Beyond dogs and cats, horses were also a fixture at Hills and Dales. Some fifty years after Fuller Sr’s Jim trotted the grounds, Fuller Jr had horses to help with his efforts to establish a breeding herd of Hereford cattle. In a 1946 letter to a friend, Alice described an incident in which he was trying to ride one of these “western” horses. Suddenly, it reared up and hit him in the head, knocking him unconscious in the saddle. The horse then started to buck until he was thrown 15 feet away, landing on his back. He was unconscious for about thirty minutes and his cousin, Dr. Enoch Callaway, feared that Fuller Jr’s back might be broken. Luckily, he made it through the incident with only three broken ribs and was back on his feet and horseback riding again in no time. The last two horses the couple owned were Midnight and Pride, and they lived in the pasture next to the stable not far from the house. Dr. Bob Copeland recounted recently that Mr. Callaway so loved Pride that as the horse got older he would make sure it was taken into the stable every single night.
It’s not at all surprising that the Callaways passed their love of animals on to their children. We know that young Fuller III had a turtle pond, while Ida had a Fox Terrier named Daisy May and a cat named Trouble. A neighbor and friend, Bill Price, remembers that Ida once organized a dog show for all of her friends that was held under the trees on Ferrell Drive. Everyone in the neighborhood was encouraged to bring their dogs and prizes were given out to each participant. She created awards for everything imaginable – fuzziest dog, prettiest dog, biggest dog, smallest dog, etc.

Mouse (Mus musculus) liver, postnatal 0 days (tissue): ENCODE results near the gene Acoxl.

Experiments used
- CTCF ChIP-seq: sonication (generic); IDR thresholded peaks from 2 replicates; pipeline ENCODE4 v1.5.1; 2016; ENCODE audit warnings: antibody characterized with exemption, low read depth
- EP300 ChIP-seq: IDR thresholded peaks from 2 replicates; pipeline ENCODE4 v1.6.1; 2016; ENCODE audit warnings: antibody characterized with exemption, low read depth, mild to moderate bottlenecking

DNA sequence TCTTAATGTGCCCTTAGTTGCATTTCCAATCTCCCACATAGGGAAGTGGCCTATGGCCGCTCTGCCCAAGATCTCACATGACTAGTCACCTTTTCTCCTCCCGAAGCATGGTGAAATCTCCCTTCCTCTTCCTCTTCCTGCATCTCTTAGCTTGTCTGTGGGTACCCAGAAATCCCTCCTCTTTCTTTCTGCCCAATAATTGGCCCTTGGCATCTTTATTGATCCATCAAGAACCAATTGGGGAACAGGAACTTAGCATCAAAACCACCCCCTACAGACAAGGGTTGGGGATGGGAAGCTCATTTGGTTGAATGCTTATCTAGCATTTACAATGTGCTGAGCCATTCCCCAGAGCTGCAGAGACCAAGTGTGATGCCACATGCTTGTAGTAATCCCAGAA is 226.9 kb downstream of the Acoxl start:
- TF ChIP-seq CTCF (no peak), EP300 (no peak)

While all of the Callaways’ pets are gone, their love and care for them can still be felt throughout the property. In a surviving letter to a friend, Alice said she had “a love of all animals-great and small.” In that same spirit, two adopted rescue cats roam the grounds these days and will sometimes give an affectionate purr. So the next time you come for a stroll of the gardens be on the lookout for Mickleberry and Heidi, who now call Hills and Dales home.